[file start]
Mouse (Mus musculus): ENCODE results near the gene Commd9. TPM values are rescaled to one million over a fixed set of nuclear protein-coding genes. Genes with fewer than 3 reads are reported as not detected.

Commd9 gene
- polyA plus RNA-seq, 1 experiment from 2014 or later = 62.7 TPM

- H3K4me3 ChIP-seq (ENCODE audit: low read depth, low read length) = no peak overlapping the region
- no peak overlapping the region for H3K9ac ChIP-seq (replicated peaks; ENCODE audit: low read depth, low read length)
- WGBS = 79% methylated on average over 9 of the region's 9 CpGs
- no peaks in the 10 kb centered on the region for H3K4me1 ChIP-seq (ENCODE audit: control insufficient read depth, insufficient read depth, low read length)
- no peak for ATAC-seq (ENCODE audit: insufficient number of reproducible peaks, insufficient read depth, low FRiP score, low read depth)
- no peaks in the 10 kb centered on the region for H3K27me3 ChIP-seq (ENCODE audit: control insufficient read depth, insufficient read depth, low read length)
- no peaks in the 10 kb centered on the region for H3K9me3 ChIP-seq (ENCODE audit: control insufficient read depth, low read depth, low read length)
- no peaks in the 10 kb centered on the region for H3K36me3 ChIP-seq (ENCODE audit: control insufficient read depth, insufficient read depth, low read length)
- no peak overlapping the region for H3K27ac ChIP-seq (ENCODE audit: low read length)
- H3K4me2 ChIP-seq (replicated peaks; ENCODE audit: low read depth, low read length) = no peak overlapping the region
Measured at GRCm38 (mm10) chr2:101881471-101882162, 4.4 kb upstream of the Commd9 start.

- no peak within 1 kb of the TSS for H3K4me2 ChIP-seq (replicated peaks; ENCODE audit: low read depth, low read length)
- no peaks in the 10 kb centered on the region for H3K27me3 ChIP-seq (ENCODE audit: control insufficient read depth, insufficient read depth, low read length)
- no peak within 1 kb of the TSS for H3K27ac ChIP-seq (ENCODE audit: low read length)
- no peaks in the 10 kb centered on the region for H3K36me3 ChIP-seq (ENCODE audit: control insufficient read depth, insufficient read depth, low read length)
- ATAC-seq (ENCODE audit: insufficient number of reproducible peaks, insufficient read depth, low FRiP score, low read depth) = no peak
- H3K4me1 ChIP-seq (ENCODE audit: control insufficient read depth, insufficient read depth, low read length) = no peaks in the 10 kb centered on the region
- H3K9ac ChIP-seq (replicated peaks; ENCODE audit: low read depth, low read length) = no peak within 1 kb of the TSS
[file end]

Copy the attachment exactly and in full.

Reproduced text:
Mouse (Mus musculus): ENCODE results near the gene Commd9. TPM values are rescaled to one million over a fixed set of nuclear protein-coding genes. Genes with fewer than 3 reads are reported as not detected.

Commd9 gene
- polyA plus RNA-seq, 1 experiment from 2014 or later = 62.7 TPM

- H3K4me3 ChIP-seq (ENCODE audit: low read depth, low read length) = no peak overlapping the region
- no peak overlapping the region for H3K9ac ChIP-seq (replicated peaks; ENCODE audit: low read depth, low read length)
- WGBS = 79% methylated on average over 9 of the region's 9 CpGs
- no peaks in the 10 kb centered on the region for H3K4me1 ChIP-seq (ENCODE audit: control insufficient read depth, insufficient read depth, low read length)
- no peak for ATAC-seq (ENCODE audit: insufficient number of reproducible peaks, insufficient read depth, low FRiP score, low read depth)
- no peaks in the 10 kb centered on the region for H3K27me3 ChIP-seq (ENCODE audit: control insufficient read depth, insufficient read depth, low read length)
- no peaks in the 10 kb centered on the region for H3K9me3 ChIP-seq (ENCODE audit: control insufficient read depth, low read depth, low read length)
- no peaks in the 10 kb centered on the region for H3K36me3 ChIP-seq (ENCODE audit: control insufficient read depth, insufficient read depth, low read length)
- no peak overlapping the region for H3K27ac ChIP-seq (ENCODE audit: low read length)
- H3K4me2 ChIP-seq (replicated peaks; ENCODE audit: low read depth, low read length) = no peak overlapping the region
Measured at GRCm38 (mm10) chr2:101881471-101882162, 4.4 kb upstream of the Commd9 start.

- no peak within 1 kb of the TSS for H3K4me2 ChIP-seq (replicated peaks; ENCODE audit: low read depth, low read length)
- no peaks in the 10 kb centered on the region for H3K27me3 ChIP-seq (ENCODE audit: control insufficient read depth, insufficient read depth, low read length)
- no peak within 1 kb of the TSS for H3K27ac ChIP-seq (ENCODE audit: low read length)
- no peaks in the 10 kb centered on the region for H3K36me3 ChIP-seq (ENCODE audit: control insufficient read depth, insufficient read depth, low read length)
- ATAC-seq (ENCODE audit: insufficient number of reproducible peaks, insufficient read depth, low FRiP score, low read depth) = no peak
- H3K4me1 ChIP-seq (ENCODE audit: control insufficient read depth, insufficient read depth, low read length) = no peaks in the 10 kb centered on the region
- H3K9ac ChIP-seq (replicated peaks; ENCODE audit: low read depth, low read length) = no peak within 1 kb of the TSS